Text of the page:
The only critical points of \(\operatorname{E}\) are the global minima; i.e., the normal matrices.

Normal Matrices

\(\operatorname{E}\) is not quasiconvex!

Theorem [with Needham]

The only critical points of \(\operatorname{E}\) are the global minima; i.e., the normal matrices.

Gradient Descent

Let \(\mathcal{F}: \mathbb{C}^{d \times d} \times \mathbb{R} \to \mathbb{C}^{d \times d}\) be negative gradient descent of \(\operatorname{E}\); i.e.,

\(\mathcal{F}(A_0,0) = A_0 \qquad \frac{d}{dt}\mathcal{F}(A_0,t) = -\nabla \operatorname{E}(\mathcal{F}(A_0,t))\).

Theorem [with Needham]

For any \(A_0 \in \mathbb{C}^{d \times d}\), the matrix \(A_\infty := \lim_{t \to \infty} \mathcal{F}(A_0,t)\) exists, is normal, has the same eigenvalues as \(A_0\), and is real if \(A_0\) is.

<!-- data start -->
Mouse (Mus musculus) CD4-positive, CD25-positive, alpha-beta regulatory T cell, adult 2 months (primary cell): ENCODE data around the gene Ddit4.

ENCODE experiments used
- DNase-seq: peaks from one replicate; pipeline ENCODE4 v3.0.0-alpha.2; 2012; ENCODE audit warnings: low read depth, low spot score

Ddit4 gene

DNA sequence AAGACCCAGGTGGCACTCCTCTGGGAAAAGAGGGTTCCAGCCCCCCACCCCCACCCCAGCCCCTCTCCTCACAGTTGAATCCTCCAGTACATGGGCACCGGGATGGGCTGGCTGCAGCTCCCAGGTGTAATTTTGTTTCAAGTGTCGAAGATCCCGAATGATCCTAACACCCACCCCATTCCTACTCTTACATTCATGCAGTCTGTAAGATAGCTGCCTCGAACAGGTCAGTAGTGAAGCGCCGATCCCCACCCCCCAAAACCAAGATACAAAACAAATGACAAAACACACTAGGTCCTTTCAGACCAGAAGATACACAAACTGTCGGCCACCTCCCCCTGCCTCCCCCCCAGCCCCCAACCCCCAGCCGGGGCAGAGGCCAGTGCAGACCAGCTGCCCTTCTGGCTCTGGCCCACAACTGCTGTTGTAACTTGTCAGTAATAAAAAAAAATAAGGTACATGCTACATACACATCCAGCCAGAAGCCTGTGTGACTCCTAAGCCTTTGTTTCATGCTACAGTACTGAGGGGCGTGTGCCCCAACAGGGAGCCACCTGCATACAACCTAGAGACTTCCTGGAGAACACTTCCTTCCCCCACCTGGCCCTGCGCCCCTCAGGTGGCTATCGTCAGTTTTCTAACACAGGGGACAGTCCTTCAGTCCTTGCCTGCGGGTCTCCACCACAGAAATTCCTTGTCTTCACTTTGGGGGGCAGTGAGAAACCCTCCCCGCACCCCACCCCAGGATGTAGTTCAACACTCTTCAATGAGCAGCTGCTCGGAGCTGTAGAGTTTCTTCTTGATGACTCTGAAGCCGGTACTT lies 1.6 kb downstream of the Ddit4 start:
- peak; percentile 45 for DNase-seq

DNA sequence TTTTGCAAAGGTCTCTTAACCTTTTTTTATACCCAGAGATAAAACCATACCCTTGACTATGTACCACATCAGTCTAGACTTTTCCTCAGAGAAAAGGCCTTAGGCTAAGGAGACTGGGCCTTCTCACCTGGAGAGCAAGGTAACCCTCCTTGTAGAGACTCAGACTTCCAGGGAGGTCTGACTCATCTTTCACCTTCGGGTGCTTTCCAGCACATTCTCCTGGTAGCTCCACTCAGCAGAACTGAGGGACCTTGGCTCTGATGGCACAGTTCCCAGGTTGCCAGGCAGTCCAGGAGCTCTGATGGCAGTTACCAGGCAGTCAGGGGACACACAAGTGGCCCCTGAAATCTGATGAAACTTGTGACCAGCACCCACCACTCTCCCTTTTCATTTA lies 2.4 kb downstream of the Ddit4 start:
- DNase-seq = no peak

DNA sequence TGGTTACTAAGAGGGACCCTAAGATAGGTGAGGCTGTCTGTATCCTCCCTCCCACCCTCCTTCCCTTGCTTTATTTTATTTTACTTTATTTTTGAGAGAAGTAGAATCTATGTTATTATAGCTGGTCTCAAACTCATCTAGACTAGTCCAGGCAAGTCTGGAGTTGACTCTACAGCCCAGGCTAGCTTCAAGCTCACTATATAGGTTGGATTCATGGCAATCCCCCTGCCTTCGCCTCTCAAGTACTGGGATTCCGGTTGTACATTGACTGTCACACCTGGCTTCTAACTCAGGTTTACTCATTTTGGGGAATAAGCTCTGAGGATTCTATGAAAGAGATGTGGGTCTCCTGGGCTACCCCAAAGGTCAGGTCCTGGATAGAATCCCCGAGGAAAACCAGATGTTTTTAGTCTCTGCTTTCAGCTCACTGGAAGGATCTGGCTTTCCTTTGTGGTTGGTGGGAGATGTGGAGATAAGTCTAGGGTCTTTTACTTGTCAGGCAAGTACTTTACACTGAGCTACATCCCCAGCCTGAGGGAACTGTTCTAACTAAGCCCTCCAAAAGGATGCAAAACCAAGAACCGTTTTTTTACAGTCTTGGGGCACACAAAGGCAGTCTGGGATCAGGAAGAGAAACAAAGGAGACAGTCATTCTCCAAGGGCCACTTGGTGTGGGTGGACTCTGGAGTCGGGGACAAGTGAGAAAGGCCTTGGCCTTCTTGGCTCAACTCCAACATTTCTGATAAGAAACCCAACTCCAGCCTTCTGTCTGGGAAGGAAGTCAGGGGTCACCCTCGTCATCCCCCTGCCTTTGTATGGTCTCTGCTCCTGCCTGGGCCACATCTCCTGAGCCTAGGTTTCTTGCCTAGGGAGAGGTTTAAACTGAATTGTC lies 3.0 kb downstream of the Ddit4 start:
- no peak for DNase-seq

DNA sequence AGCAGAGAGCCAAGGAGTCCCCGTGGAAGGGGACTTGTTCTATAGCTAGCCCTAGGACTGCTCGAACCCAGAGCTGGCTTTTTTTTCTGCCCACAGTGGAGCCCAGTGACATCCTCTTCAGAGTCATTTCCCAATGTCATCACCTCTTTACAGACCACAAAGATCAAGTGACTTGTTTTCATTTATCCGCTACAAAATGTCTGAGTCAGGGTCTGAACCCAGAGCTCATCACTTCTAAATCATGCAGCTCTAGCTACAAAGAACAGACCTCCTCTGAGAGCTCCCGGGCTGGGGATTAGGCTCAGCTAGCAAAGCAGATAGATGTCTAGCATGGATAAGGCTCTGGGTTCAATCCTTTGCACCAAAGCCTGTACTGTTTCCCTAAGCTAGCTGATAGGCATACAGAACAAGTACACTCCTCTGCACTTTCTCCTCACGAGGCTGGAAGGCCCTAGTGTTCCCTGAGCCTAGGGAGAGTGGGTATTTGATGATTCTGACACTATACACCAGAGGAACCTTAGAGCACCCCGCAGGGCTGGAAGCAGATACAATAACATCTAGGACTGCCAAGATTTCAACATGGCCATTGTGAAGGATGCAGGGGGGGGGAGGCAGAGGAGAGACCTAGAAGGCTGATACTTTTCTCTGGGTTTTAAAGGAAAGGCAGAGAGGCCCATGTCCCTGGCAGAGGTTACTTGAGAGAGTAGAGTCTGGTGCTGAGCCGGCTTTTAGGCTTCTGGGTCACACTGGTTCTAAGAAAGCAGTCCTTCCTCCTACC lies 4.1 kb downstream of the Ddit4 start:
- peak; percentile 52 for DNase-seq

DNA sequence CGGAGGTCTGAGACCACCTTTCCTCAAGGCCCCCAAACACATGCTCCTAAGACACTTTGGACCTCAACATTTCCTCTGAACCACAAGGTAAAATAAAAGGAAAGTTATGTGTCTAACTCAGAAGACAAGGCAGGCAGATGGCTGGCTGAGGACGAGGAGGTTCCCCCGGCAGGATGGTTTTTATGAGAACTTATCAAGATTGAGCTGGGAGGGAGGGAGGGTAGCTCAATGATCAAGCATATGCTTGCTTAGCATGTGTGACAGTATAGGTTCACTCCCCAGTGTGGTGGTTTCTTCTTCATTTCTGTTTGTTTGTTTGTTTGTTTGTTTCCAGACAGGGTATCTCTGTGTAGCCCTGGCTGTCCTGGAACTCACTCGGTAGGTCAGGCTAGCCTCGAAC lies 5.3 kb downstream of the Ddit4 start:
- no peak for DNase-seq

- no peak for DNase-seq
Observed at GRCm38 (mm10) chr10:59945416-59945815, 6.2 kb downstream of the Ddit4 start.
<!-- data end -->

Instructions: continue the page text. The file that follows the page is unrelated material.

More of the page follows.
Balancing Graphs

Define the unbalanced energy \(\operatorname{B}(A) := \|\mathrm{diag}([A,A^\ast])\|^2 = \sum \left(\|A_i\|^2 - \|A^i\|^2\right)^2\).

If \(A = \left(a_{ij}\right)_{i,j} \in \mathbb{R}^{d \times d}\) such that \(\mathrm{diag}([A,A^\ast]) = 0\), then \(\widehat{A} = \left(a_{ij}^2\right)_{i,j}\) is the adjacency matrix of a balanced multigraph.

Balancing Graphs

Let \(\mathscr{F}(A_0,0) = A_0, \frac{d}{dt}\mathscr{F}(A_0,t) = - \nabla \operatorname{B}(\mathscr{F}(A_0,t))\) be negative gradient flow of \(\operatorname{B}\).

Theorem [with Needham]

For any \(A_0 \in \mathbb{C}^{d \times d}\), the matrix \(A_\infty := \lim_{t \to \infty} \mathscr{F}(A_0,t)\) exists, is balanced, has the same eigenvalues and principal minors as \(A_0\), and has zero entries wherever \(A_0\) does.